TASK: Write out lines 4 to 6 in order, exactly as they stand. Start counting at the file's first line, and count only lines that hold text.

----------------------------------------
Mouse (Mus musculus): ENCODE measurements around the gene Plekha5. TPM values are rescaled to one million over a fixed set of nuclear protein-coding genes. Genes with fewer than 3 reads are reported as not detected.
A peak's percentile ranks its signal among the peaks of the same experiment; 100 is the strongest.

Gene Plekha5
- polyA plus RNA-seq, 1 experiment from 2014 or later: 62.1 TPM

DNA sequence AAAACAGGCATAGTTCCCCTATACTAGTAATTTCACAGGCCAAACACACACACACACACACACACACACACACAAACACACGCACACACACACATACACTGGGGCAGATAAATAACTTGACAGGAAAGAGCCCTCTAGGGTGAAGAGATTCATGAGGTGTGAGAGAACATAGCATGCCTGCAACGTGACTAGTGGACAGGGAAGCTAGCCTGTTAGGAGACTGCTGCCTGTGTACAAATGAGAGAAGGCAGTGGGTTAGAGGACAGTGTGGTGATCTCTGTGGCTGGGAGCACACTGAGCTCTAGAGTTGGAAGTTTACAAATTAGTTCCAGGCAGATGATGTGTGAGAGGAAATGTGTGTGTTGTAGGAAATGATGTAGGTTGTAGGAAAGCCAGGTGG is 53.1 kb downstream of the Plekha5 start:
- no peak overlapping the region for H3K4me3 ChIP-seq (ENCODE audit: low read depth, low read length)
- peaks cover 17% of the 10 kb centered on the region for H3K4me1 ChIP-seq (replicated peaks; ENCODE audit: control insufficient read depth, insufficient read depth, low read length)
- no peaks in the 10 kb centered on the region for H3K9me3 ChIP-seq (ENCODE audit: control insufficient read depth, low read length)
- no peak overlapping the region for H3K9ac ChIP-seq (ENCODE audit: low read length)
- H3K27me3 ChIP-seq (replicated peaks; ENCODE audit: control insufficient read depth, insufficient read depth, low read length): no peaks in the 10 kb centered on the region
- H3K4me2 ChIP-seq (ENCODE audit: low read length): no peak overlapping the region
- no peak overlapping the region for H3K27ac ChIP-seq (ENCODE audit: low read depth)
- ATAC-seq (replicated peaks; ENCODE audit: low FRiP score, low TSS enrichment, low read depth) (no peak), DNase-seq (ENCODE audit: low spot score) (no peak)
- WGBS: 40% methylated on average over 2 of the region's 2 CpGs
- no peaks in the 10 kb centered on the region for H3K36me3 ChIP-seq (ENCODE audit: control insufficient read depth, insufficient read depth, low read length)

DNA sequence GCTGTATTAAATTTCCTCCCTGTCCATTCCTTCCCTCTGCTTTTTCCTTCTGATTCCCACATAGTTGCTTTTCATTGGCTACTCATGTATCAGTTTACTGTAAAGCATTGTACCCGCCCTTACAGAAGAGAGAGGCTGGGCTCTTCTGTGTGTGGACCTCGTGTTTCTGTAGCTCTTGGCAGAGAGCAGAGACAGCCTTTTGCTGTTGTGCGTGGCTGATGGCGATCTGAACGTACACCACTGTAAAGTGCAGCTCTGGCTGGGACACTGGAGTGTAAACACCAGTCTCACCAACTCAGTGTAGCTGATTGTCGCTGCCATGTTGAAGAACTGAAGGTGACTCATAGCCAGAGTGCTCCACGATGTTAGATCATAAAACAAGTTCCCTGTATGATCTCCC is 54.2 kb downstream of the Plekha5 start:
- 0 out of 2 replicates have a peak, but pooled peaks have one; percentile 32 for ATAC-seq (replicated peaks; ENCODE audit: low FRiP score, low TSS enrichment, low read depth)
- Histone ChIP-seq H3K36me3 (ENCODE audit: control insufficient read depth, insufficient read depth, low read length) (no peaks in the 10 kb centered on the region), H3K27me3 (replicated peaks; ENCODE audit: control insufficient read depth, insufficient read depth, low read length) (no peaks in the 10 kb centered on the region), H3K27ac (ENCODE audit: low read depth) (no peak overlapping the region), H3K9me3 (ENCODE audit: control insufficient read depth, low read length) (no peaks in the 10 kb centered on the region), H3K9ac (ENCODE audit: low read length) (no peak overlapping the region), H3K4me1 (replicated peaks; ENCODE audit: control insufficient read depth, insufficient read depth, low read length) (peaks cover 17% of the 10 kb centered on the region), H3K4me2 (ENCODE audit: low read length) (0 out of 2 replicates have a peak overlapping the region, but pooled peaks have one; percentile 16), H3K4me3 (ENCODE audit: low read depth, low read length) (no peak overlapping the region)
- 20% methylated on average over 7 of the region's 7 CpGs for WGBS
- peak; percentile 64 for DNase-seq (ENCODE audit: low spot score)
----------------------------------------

- polyA plus RNA-seq, 1 experiment from 2014 or later: 62.1 TPM

DNA sequence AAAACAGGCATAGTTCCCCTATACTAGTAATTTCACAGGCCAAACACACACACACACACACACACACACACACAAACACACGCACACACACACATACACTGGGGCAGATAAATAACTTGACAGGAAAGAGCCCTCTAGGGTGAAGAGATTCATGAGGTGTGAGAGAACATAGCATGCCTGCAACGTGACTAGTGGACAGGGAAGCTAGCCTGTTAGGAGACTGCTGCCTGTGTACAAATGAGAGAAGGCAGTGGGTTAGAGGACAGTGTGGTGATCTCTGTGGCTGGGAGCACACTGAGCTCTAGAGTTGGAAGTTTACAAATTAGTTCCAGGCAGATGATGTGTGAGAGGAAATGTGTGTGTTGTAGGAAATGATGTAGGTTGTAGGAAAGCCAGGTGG is 53.1 kb downstream of the Plekha5 start:
- no peak overlapping the region for H3K4me3 ChIP-seq (ENCODE audit: low read depth, low read length)